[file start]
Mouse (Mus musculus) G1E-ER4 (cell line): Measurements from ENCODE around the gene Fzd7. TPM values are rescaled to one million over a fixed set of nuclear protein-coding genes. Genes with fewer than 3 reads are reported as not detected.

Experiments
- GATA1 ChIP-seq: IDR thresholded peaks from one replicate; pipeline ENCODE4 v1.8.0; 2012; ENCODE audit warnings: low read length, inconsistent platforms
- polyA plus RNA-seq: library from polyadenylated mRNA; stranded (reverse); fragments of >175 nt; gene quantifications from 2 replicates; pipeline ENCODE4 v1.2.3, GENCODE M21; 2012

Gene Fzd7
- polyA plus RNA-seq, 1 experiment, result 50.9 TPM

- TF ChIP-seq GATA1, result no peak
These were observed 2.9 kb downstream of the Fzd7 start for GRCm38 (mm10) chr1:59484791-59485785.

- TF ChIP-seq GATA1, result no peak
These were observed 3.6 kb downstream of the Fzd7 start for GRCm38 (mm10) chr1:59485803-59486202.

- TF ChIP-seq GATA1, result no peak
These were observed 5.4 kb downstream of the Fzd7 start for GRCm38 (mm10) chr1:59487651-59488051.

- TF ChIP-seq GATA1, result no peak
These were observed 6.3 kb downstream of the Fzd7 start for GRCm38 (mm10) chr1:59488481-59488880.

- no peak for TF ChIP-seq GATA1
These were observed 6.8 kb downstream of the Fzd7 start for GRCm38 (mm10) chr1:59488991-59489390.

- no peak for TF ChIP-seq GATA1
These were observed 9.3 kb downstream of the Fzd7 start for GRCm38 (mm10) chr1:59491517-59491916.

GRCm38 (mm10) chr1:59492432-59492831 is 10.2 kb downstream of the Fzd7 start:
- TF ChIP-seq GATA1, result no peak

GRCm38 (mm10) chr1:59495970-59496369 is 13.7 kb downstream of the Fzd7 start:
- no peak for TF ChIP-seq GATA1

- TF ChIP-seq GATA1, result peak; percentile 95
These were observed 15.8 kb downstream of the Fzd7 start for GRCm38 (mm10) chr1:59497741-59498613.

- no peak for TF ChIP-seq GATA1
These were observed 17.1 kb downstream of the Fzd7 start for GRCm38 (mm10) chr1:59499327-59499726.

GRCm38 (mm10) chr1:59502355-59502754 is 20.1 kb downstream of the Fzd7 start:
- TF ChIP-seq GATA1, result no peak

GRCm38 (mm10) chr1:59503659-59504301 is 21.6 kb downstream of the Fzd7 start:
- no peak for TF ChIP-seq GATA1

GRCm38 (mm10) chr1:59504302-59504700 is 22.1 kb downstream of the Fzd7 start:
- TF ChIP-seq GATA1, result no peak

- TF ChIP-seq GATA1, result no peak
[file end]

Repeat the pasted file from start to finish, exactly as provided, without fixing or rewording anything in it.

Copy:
Mouse (Mus musculus) G1E-ER4 (cell line): Measurements from ENCODE around the gene Fzd7. TPM values are rescaled to one million over a fixed set of nuclear protein-coding genes. Genes with fewer than 3 reads are reported as not detected.

Experiments
- GATA1 ChIP-seq: IDR thresholded peaks from one replicate; pipeline ENCODE4 v1.8.0; 2012; ENCODE audit warnings: low read length, inconsistent platforms
- polyA plus RNA-seq: library from polyadenylated mRNA; stranded (reverse); fragments of >175 nt; gene quantifications from 2 replicates; pipeline ENCODE4 v1.2.3, GENCODE M21; 2012

Gene Fzd7
- polyA plus RNA-seq, 1 experiment, result 50.9 TPM

- TF ChIP-seq GATA1, result no peak
These were observed 2.9 kb downstream of the Fzd7 start for GRCm38 (mm10) chr1:59484791-59485785.

- TF ChIP-seq GATA1, result no peak
These were observed 3.6 kb downstream of the Fzd7 start for GRCm38 (mm10) chr1:59485803-59486202.

- TF ChIP-seq GATA1, result no peak
These were observed 5.4 kb downstream of the Fzd7 start for GRCm38 (mm10) chr1:59487651-59488051.

- TF ChIP-seq GATA1, result no peak
These were observed 6.3 kb downstream of the Fzd7 start for GRCm38 (mm10) chr1:59488481-59488880.

- no peak for TF ChIP-seq GATA1
These were observed 6.8 kb downstream of the Fzd7 start for GRCm38 (mm10) chr1:59488991-59489390.

- no peak for TF ChIP-seq GATA1
These were observed 9.3 kb downstream of the Fzd7 start for GRCm38 (mm10) chr1:59491517-59491916.

GRCm38 (mm10) chr1:59492432-59492831 is 10.2 kb downstream of the Fzd7 start:
- TF ChIP-seq GATA1, result no peak

GRCm38 (mm10) chr1:59495970-59496369 is 13.7 kb downstream of the Fzd7 start:
- no peak for TF ChIP-seq GATA1

- TF ChIP-seq GATA1, result peak; percentile 95
These were observed 15.8 kb downstream of the Fzd7 start for GRCm38 (mm10) chr1:59497741-59498613.

- no peak for TF ChIP-seq GATA1
These were observed 17.1 kb downstream of the Fzd7 start for GRCm38 (mm10) chr1:59499327-59499726.

GRCm38 (mm10) chr1:59502355-59502754 is 20.1 kb downstream of the Fzd7 start:
- TF ChIP-seq GATA1, result no peak

GRCm38 (mm10) chr1:59503659-59504301 is 21.6 kb downstream of the Fzd7 start:
- no peak for TF ChIP-seq GATA1

GRCm38 (mm10) chr1:59504302-59504700 is 22.1 kb downstream of the Fzd7 start:
- TF ChIP-seq GATA1, result no peak

- TF ChIP-seq GATA1, result no peak